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Hairfall

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Hair grows in cycles or phases ie. anagen (growth phase), catagen( regressive phase) and telogen (resting phase). The telogen hair are shed and a new cycle of anagen begins. The duration of these phases depend on site of hair. The hairfall of upto 100 hair a day is considered normal as those hair are in the shedding phase.

One must understand that hair loss per se is not a disease but usually a symptom of imbalance in the body. Hair loss is divided into two types: cicatricial alopecia (scarring hair loss) and non- cicatricial alopecia (non scarring hair loss).

In cicatricial alopecia, the hair producing cells get permanently damaged (due to burns or other skin diseases) and there is no chance of hair regrowth over that area. Hair may regrow in non-cicatricial alopecia.

It is important to elucidate the cause of hair loss. The major causes of it are:

  • Pattern baldness or androgenetic alopecia:- Male pattern baldness leads to a receding hairline and/or baldness over crown of the head. Female-pattern baldness causes the hair to thin in the front, on the crown, or on the sides.
  • Alopecia areata:- Usually presents as round to oval bald patches
  • Fungal infection of scalp:- more common in children
  • Tractional alopecia:- Hairstyles that pull on the hair, such as tight pigtails
  • Repeated hair pulling
  • Telogen effluvium which occurs 3-6 months after a stressor like febrile episode, trauma, pregnancy, etc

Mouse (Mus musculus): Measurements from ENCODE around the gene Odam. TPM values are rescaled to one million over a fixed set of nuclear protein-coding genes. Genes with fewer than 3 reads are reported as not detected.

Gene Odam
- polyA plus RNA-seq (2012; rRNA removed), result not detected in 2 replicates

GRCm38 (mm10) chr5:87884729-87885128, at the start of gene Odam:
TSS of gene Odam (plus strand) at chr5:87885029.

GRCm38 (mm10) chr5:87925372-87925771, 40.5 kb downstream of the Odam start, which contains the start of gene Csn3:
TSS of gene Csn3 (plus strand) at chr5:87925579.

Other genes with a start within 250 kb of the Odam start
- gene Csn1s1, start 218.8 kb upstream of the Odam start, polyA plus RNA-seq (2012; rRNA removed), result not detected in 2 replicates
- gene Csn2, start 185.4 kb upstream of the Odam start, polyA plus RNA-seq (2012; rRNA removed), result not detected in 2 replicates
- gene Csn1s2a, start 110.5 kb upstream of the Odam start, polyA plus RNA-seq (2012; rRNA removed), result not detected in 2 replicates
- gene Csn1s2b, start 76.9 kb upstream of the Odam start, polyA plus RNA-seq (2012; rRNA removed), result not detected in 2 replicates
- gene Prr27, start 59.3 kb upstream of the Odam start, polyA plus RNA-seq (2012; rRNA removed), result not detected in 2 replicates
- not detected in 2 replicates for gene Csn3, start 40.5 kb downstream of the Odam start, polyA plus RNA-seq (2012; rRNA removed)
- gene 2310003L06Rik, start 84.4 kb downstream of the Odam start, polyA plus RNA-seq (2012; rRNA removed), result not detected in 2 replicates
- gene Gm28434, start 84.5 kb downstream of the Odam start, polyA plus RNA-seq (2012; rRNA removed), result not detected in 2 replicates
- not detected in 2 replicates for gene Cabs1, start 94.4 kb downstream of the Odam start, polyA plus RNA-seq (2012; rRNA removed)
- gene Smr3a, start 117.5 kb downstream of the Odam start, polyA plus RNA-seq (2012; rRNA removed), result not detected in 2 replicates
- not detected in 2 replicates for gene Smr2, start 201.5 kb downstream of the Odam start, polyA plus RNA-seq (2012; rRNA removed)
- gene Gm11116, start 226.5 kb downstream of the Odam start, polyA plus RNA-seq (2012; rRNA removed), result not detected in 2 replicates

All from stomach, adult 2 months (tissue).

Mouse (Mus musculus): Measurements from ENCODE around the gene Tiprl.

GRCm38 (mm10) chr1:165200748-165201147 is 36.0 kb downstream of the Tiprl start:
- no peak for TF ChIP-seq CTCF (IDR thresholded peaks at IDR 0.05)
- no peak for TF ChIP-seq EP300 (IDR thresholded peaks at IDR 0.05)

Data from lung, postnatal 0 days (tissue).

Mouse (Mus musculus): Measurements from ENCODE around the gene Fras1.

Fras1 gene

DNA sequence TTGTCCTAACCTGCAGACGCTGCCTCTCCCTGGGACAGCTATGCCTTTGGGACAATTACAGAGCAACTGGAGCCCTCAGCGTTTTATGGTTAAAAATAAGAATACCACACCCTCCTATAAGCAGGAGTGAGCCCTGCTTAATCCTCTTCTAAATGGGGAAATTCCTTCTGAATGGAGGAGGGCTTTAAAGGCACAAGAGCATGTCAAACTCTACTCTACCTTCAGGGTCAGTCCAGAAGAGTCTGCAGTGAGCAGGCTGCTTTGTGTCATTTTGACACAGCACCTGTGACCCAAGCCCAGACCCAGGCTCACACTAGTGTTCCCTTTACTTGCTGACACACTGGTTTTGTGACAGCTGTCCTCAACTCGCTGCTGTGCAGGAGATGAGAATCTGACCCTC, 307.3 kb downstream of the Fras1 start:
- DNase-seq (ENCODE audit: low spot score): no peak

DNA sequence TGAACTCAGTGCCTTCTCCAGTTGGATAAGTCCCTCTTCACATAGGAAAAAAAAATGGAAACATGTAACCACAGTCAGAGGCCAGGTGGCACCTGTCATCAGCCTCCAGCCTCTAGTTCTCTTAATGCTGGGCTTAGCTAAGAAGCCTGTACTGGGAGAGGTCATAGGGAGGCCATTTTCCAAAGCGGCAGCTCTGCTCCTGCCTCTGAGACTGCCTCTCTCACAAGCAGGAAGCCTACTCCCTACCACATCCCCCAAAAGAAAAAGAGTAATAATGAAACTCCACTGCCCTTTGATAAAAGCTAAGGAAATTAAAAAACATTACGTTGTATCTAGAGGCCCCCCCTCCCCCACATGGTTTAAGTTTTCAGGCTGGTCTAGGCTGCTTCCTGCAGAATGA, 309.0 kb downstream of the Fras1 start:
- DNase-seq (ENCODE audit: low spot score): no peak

• Anagen effluvium: due to anticancer drugs

In males, androgenetic alopecia is the most common which presents as receding frontal hairline with deepening of the lateral groves and thinning of hair in midscalp and crown.  This is the most common type of hair loss in males.

There are four main factors which determine whether a person will go bald:

  • Susceptibility to androgenetic alopecia
  • Rate of progression of hair loss
  • Age of onset of hair loss
  • Pattern of hair loss

The causes of androgenetic alopecia are not clearly elucidated. It is thought to be due to increased sensitivity of hair follicles to DHT hormone which is responsible for miniaturization of hair and its fall.

In females, the pattern of androgenetic alopecia is different, ie. there is diffuse hair loss with thinning in mid scalp and widening of hair partition with an intact hairline. Deficiency of iron and thyroid hormone imbalance may be seen in women complaining of hair loss.

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